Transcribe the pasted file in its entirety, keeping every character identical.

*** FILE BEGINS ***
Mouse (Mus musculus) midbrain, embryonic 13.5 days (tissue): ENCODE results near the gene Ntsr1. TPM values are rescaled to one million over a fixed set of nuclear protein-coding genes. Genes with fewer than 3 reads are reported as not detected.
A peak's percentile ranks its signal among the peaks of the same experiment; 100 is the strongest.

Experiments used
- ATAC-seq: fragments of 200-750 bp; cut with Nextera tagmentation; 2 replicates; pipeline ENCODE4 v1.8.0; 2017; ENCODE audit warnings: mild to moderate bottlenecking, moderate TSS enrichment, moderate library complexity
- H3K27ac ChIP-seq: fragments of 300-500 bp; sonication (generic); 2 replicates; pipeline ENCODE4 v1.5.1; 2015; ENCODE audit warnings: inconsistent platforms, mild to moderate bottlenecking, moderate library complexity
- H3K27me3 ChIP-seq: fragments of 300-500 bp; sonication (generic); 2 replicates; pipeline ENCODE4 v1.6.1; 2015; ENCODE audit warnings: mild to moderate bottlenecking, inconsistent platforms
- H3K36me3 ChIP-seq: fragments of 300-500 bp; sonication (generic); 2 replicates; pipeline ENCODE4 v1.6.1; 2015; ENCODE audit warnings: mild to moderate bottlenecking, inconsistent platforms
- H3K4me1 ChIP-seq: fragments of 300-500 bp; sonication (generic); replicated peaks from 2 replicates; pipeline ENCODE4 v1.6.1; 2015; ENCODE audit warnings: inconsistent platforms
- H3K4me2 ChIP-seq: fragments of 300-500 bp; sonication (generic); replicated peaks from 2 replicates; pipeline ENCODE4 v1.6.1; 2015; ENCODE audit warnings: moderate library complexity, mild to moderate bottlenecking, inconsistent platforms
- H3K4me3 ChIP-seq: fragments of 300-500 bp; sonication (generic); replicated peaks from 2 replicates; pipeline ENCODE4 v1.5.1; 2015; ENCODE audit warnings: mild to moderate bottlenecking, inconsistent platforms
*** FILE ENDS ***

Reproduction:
Mouse (Mus musculus) midbrain, embryonic 13.5 days (tissue): ENCODE results near the gene Ntsr1. TPM values are rescaled to one million over a fixed set of nuclear protein-coding genes. Genes with fewer than 3 reads are reported as not detected.
A peak's percentile ranks its signal among the peaks of the same experiment; 100 is the strongest.

Experiments used
- ATAC-seq: fragments of 200-750 bp; cut with Nextera tagmentation; 2 replicates; pipeline ENCODE4 v1.8.0; 2017; ENCODE audit warnings: mild to moderate bottlenecking, moderate TSS enrichment, moderate library complexity
- H3K27ac ChIP-seq: fragments of 300-500 bp; sonication (generic); 2 replicates; pipeline ENCODE4 v1.5.1; 2015; ENCODE audit warnings: inconsistent platforms, mild to moderate bottlenecking, moderate library complexity
- H3K27me3 ChIP-seq: fragments of 300-500 bp; sonication (generic); 2 replicates; pipeline ENCODE4 v1.6.1; 2015; ENCODE audit warnings: mild to moderate bottlenecking, inconsistent platforms
- H3K36me3 ChIP-seq: fragments of 300-500 bp; sonication (generic); 2 replicates; pipeline ENCODE4 v1.6.1; 2015; ENCODE audit warnings: mild to moderate bottlenecking, inconsistent platforms
- H3K4me1 ChIP-seq: fragments of 300-500 bp; sonication (generic); replicated peaks from 2 replicates; pipeline ENCODE4 v1.6.1; 2015; ENCODE audit warnings: inconsistent platforms
- H3K4me2 ChIP-seq: fragments of 300-500 bp; sonication (generic); replicated peaks from 2 replicates; pipeline ENCODE4 v1.6.1; 2015; ENCODE audit warnings: moderate library complexity, mild to moderate bottlenecking, inconsistent platforms
- H3K4me3 ChIP-seq: fragments of 300-500 bp; sonication (generic); replicated peaks from 2 replicates; pipeline ENCODE4 v1.5.1; 2015; ENCODE audit warnings: mild to moderate bottlenecking, inconsistent platforms